So the credit bureaus and others sued LifeLock, claiming they are misusing the law that allowed fraud alerts. The alerts, they argue, were only meant to be used after a person's wallet had been stolen, or their house broken into. Schneier counters that by saying, "the text of the law states that anyone 'who asserts a good faith suspicion that the consumer has been or is about to become a victim of fraud or related crime' can request a fraud alert. It seems to me that includes anybody who has ever received one of those notices about their financial details being lost or stolen, which is everybody."

Despite that, the credit bureaus recently won their suit, and so I guess LifeLock's whole business model has been thrown out the window.

Which leads me to question what the point of the recent ad was. It ran weeks after the lawsuit was decided. The text does emphasize several times that the service is for people who "have a good faith suspicion that you are at risk of identity theft," so perhaps that's LifeLock's way of trying to get around the recent ruling.

If there's one upside to all of this, it's that it may make more people aware of their right to put a fraud alert on their credit reports. If you want to do it, this is how, according to the site lifelock-scam.com:
Placing your own fraud alert takes a few minutes and costs nothing. You only have to place it with one of the [credit] bureaus as by law the one you place it with must inform the other 2.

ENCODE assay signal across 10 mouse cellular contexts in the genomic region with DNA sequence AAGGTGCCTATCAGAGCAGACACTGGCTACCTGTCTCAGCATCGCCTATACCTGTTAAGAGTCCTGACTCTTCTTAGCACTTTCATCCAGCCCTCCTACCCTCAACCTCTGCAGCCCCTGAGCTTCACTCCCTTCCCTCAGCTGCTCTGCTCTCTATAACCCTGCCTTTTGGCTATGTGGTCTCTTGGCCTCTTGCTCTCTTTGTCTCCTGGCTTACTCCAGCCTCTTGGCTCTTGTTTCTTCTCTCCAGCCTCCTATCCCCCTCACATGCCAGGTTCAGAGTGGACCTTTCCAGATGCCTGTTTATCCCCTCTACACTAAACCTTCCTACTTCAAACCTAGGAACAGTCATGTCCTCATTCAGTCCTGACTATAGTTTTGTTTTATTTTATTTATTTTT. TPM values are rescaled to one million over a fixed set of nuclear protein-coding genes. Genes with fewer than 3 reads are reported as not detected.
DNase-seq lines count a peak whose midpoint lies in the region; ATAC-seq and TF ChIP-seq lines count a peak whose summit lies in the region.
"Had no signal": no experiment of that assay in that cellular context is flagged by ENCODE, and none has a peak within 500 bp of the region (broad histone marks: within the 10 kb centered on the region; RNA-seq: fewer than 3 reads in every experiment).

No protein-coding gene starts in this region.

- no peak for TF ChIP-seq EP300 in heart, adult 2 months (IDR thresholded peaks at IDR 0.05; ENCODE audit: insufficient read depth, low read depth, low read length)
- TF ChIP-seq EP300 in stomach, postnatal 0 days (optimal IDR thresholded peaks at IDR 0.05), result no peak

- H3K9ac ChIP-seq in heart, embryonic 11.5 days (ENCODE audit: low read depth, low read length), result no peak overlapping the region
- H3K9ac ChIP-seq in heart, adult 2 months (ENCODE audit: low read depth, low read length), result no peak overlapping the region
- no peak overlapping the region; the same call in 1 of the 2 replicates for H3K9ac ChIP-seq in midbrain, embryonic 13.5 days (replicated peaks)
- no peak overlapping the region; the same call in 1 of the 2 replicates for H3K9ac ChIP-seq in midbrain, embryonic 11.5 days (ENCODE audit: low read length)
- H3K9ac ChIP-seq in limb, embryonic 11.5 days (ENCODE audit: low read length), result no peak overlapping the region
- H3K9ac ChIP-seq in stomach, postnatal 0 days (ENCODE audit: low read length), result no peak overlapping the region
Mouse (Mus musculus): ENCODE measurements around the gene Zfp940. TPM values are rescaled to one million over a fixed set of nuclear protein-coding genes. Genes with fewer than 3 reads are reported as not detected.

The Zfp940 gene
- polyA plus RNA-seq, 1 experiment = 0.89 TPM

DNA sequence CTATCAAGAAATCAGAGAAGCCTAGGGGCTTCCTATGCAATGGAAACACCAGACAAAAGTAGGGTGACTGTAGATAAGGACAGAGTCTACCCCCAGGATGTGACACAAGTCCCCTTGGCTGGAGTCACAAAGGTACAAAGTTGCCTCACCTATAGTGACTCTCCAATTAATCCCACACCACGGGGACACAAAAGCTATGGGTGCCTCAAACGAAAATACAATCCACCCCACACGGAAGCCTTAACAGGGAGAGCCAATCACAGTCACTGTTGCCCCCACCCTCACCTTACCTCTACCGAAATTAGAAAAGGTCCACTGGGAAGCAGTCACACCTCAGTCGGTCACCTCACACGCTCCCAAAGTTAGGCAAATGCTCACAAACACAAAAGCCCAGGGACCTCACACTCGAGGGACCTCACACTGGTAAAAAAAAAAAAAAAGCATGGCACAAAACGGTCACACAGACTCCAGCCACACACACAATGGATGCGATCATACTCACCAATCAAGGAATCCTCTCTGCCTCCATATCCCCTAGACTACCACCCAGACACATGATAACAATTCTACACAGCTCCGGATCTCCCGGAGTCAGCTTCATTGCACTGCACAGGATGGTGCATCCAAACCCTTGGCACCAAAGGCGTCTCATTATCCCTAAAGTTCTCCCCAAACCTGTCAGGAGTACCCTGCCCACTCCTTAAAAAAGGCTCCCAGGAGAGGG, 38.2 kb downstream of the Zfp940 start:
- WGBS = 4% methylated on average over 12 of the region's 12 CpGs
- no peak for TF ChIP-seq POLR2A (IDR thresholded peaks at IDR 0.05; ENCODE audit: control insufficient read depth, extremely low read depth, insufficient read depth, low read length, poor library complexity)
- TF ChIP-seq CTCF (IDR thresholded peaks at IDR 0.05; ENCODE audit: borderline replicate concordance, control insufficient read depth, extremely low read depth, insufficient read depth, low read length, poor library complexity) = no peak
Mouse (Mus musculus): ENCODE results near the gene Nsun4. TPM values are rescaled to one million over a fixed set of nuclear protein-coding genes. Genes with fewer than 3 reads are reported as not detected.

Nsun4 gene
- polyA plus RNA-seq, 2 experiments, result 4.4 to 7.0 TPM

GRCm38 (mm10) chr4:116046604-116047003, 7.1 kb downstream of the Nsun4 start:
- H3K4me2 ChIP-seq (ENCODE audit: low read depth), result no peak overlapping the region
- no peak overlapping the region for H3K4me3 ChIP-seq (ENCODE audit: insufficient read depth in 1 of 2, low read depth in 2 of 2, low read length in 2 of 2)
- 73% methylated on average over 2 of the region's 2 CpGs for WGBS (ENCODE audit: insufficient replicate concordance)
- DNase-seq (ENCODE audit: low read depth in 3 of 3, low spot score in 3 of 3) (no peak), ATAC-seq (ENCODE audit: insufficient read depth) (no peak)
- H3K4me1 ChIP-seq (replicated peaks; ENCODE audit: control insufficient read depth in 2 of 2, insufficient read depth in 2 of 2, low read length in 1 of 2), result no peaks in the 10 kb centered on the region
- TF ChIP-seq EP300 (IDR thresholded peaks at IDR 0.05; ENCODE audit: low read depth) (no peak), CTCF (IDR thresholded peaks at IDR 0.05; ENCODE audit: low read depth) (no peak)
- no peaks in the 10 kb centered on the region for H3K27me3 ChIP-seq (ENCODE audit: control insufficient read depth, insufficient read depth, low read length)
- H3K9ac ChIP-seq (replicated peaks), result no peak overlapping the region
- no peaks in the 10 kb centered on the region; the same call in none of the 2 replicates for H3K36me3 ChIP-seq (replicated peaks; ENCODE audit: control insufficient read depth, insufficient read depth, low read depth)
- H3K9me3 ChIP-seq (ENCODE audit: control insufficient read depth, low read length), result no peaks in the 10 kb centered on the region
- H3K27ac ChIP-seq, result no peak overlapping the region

To find out just how easy it is simply ring or write to any of the following credit bureaus to request a fraud alert to be placed on your credit file:

TransUnion: 1-800-680-7289; Fraud Victim Assistance Division, P.O. Box 6790, Fullerton, CA 92834-6790

Equifax: 1-800-525-6285; P.O. Box 740241, Atlanta, GA 30374-0241

Experian: 1-888-EXPERIAN (397-3742); P.O. Box 9532, Allen, TX 75013

An ‘initial’ fraud alert is designed to be used if you feel you are at risk, so if asked for a reason you might mention the wallet or purse that you lost or the ‘post that has been going missing.’
Do it today, if only to annoy the credit bureaus!


trashpad said...

Obviously you didn't read about the suit by the credit bureau. Federal law says companies cannot place fraud alerts, only individuals. that is why they lost. Lifelock is doing exactly what was expressly prohibited when they drafted the statute.

Daughter Number Three said...

Well, trashpad, I had read about the suit, but perhaps not enough.

You're right that the court finding is based on the judge agreeing with credit bureau Experian that the law was intended for individuals to put alerts on their own credit reports, not for an outside company to do so.

However, according to MSNBC the case was only brought by Experian, so LifeLock can still put alerts on reports through the other two credit bureaus, and since the bureaus are required to share alerts, LifeLock's alerts will end up on Experians reports as well.